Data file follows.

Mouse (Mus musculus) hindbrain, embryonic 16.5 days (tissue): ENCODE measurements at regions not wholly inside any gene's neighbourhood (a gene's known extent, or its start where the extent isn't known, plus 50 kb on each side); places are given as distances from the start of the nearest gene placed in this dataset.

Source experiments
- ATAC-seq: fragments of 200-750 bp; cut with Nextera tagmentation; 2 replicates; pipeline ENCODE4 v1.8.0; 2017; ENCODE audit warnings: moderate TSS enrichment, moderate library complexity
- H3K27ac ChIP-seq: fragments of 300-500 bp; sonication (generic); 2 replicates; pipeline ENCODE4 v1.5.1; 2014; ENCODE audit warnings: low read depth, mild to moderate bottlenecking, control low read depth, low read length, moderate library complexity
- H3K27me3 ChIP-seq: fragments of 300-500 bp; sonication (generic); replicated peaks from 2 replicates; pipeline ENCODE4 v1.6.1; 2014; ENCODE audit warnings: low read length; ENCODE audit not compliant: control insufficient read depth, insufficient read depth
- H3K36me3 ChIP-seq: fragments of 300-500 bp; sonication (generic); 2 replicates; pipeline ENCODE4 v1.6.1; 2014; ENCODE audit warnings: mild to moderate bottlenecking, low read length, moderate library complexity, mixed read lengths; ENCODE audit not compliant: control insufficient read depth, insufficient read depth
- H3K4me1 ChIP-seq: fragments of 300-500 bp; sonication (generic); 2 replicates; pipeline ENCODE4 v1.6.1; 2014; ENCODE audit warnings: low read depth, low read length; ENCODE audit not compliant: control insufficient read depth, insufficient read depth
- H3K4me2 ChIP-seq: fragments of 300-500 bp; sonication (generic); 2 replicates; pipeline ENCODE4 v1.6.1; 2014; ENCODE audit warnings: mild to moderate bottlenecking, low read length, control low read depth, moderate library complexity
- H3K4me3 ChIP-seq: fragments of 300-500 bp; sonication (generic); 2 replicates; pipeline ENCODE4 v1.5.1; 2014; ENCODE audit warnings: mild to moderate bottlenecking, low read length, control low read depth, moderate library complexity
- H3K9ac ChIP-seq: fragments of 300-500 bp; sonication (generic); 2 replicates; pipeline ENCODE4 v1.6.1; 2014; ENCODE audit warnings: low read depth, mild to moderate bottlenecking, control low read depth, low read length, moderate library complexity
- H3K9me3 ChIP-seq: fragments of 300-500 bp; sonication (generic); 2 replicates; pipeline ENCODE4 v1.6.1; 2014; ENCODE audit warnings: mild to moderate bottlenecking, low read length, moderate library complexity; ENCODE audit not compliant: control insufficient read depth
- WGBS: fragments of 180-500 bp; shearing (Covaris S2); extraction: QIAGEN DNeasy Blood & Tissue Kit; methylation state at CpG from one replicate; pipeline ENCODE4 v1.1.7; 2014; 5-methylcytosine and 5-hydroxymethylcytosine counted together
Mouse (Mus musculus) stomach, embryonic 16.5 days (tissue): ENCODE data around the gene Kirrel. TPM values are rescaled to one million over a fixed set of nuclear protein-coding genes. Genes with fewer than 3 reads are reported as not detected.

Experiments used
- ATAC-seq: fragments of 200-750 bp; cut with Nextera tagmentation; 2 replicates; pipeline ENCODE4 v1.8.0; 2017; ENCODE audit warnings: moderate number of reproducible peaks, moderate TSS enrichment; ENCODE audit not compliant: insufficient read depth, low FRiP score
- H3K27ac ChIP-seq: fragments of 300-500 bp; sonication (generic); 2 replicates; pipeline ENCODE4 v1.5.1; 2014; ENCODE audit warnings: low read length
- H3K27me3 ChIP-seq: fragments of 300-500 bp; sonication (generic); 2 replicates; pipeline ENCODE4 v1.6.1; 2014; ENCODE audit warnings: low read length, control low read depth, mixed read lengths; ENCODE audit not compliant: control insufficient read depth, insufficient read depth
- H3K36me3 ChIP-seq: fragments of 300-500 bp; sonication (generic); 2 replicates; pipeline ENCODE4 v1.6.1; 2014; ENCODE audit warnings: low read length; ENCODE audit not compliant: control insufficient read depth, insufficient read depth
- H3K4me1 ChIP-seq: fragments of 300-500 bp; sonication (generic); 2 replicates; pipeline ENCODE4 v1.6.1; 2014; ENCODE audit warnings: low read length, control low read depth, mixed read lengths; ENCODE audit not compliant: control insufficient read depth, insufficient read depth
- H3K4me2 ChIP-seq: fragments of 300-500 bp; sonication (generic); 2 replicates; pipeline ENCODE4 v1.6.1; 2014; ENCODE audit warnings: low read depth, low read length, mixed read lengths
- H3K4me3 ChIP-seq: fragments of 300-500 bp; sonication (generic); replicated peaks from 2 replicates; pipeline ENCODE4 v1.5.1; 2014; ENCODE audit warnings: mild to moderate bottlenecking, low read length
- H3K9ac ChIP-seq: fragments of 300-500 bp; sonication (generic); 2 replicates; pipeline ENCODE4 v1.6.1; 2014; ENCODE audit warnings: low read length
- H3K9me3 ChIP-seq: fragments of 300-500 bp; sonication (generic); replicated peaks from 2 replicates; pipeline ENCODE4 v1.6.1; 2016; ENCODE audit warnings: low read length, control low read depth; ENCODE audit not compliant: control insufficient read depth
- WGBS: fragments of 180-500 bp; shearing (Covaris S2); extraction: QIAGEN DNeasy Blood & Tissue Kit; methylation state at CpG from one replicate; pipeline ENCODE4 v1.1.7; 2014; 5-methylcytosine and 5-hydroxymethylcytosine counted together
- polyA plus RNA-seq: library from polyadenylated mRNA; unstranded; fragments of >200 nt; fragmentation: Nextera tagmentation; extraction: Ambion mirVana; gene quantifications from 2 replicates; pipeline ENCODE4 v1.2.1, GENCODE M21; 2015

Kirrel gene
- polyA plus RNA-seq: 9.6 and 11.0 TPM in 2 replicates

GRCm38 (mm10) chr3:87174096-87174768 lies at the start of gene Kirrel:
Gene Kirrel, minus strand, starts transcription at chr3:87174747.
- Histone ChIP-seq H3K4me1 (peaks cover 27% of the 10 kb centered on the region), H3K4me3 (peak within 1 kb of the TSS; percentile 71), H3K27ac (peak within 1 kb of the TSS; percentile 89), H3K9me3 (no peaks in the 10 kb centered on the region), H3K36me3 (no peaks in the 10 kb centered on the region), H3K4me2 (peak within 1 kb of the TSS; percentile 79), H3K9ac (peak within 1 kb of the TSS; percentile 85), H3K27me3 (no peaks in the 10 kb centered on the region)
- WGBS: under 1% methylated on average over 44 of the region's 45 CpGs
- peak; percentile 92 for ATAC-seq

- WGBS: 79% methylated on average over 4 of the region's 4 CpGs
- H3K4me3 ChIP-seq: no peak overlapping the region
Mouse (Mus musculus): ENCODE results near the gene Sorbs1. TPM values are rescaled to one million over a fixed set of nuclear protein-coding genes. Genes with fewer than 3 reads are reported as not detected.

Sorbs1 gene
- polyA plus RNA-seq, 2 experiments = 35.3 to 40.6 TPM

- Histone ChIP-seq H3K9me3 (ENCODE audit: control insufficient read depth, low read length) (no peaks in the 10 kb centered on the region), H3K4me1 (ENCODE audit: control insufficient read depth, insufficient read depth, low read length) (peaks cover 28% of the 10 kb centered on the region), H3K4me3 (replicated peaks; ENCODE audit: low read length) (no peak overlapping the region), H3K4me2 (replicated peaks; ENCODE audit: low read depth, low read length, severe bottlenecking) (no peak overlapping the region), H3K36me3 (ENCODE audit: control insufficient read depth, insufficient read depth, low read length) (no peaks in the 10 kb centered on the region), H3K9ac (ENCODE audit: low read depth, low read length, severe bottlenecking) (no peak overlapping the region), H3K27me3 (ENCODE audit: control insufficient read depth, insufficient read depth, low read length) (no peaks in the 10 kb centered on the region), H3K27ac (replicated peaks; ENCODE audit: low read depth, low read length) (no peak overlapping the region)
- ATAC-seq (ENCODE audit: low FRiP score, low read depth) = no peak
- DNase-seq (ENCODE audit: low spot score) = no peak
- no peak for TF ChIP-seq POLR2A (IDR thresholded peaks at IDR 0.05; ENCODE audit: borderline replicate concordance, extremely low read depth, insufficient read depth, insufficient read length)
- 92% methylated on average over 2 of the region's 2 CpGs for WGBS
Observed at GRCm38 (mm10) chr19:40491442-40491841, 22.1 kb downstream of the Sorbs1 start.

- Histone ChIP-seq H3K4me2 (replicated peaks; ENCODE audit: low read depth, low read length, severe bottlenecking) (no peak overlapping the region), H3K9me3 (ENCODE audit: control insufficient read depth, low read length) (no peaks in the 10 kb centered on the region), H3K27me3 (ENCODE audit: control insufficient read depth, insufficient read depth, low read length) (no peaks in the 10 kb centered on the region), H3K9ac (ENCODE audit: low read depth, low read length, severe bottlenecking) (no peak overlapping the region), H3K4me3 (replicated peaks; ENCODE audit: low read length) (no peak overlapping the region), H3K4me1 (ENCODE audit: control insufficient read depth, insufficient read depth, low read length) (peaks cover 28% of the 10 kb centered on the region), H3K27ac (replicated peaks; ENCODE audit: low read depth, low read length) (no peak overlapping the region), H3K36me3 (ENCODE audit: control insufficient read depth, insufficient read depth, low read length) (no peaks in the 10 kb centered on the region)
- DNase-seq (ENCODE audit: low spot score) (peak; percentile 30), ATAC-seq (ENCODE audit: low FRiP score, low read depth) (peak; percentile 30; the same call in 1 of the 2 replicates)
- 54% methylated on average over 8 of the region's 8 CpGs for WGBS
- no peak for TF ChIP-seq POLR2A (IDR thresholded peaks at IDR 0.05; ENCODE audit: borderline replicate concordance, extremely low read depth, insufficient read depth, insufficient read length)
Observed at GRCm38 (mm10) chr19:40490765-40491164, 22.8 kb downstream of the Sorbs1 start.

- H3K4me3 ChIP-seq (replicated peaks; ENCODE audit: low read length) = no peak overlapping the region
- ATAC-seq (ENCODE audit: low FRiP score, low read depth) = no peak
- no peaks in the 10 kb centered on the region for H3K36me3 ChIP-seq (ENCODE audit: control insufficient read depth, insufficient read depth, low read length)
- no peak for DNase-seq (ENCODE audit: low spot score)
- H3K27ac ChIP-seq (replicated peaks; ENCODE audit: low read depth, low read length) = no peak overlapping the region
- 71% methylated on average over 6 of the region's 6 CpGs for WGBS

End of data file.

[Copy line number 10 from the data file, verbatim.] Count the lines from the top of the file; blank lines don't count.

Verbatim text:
- H3K9ac ChIP-seq: fragments of 300-500 bp; sonication (generic); 2 replicates; pipeline ENCODE4 v1.6.1; 2014; ENCODE audit warnings: low read depth, mild to moderate bottlenecking, control low read depth, low read length, moderate library complexity